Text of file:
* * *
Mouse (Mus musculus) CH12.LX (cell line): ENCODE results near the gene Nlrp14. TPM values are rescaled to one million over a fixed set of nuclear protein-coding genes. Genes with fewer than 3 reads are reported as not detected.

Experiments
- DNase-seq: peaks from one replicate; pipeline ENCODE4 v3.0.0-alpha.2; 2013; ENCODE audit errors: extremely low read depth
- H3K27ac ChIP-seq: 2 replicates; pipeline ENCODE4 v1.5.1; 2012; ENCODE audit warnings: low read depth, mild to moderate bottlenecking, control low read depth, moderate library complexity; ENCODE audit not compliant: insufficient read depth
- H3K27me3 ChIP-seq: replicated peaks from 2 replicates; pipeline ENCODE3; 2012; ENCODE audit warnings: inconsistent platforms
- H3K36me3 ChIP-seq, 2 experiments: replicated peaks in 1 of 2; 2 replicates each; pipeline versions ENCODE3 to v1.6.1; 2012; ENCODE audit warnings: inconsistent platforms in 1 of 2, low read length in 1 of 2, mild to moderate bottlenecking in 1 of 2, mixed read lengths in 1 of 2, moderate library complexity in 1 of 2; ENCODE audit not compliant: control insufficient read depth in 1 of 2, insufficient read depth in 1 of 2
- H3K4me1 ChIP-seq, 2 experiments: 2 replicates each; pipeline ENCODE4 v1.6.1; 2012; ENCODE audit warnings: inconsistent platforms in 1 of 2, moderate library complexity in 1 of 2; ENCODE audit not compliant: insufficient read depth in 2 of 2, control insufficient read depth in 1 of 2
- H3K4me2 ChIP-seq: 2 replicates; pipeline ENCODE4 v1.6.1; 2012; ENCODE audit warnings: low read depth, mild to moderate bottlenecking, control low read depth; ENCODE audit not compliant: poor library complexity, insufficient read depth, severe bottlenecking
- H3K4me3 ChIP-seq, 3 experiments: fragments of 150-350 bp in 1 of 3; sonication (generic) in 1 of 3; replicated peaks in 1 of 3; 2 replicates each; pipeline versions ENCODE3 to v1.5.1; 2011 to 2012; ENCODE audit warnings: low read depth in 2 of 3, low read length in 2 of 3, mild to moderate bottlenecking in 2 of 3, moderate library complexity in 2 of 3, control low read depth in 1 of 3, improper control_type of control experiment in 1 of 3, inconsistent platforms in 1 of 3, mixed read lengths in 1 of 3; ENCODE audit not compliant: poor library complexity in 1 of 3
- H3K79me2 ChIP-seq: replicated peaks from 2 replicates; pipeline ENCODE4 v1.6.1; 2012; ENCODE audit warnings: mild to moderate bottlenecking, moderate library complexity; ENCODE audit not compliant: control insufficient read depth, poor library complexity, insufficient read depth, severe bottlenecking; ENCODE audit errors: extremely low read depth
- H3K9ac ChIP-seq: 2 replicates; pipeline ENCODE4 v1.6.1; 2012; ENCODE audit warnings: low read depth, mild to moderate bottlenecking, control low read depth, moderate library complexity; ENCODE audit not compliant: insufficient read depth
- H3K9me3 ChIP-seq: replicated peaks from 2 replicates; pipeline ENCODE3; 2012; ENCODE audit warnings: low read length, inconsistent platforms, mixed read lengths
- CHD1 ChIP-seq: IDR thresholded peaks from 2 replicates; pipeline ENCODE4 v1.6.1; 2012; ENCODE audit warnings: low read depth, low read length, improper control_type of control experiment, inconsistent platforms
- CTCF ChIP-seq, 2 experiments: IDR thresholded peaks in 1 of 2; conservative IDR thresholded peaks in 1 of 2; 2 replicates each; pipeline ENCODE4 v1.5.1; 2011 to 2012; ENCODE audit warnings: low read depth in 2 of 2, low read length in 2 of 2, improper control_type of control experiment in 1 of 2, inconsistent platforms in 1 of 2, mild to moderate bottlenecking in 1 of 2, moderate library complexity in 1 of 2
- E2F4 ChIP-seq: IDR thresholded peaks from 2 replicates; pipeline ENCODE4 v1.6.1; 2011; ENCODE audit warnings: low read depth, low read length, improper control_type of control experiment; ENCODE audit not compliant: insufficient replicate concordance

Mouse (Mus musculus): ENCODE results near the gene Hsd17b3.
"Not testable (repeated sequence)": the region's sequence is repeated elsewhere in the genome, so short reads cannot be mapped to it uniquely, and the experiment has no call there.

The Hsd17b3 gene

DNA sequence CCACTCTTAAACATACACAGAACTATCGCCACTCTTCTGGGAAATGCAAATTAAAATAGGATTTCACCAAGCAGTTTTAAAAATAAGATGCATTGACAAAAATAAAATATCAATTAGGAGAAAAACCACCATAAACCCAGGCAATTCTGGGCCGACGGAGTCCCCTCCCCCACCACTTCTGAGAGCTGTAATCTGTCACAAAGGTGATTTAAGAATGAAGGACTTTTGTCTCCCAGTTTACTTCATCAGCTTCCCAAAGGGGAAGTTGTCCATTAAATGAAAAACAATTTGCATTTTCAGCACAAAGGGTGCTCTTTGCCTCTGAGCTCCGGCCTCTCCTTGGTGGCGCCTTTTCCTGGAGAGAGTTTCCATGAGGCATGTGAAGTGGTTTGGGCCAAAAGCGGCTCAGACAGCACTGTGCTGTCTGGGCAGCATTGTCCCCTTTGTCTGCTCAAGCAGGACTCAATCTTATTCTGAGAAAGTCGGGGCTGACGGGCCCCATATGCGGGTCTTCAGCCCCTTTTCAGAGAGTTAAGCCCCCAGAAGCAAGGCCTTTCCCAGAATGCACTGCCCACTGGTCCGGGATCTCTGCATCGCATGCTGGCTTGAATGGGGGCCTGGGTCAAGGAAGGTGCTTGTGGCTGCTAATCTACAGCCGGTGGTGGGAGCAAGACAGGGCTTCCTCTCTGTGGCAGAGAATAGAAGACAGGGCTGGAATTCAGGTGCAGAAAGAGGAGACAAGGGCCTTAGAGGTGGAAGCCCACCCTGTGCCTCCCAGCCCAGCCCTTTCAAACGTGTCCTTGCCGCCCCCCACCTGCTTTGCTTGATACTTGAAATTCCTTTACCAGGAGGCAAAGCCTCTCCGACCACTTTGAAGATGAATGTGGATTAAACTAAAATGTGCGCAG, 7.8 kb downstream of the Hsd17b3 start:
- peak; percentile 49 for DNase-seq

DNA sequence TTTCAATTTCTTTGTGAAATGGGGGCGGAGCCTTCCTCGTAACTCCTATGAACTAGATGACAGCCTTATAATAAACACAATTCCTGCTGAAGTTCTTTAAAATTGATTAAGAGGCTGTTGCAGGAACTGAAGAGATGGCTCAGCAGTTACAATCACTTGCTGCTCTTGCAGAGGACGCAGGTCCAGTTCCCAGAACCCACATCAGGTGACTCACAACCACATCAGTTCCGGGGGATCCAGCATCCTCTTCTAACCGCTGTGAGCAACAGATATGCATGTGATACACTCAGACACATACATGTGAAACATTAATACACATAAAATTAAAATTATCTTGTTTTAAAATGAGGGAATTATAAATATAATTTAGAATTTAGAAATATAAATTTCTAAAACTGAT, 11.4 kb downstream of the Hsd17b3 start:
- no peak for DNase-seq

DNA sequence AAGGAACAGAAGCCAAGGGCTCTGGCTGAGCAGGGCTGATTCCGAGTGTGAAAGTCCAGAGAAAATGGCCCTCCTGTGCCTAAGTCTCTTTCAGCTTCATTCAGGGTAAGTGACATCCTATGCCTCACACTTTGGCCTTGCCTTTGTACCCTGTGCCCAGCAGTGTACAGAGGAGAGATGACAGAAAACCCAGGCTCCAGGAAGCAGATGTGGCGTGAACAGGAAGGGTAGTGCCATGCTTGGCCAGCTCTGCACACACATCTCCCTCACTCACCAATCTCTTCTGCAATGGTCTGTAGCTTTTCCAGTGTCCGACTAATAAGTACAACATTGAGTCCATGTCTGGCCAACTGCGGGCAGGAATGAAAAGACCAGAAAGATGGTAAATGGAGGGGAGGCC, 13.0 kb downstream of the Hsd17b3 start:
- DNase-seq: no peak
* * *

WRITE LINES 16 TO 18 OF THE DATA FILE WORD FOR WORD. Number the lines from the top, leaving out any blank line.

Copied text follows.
Mouse (Mus musculus): ENCODE results near the gene Hsd17b3.
"Not testable (repeated sequence)": the region's sequence is repeated elsewhere in the genome, so short reads cannot be mapped to it uniquely, and the experiment has no call there.

The Hsd17b3 gene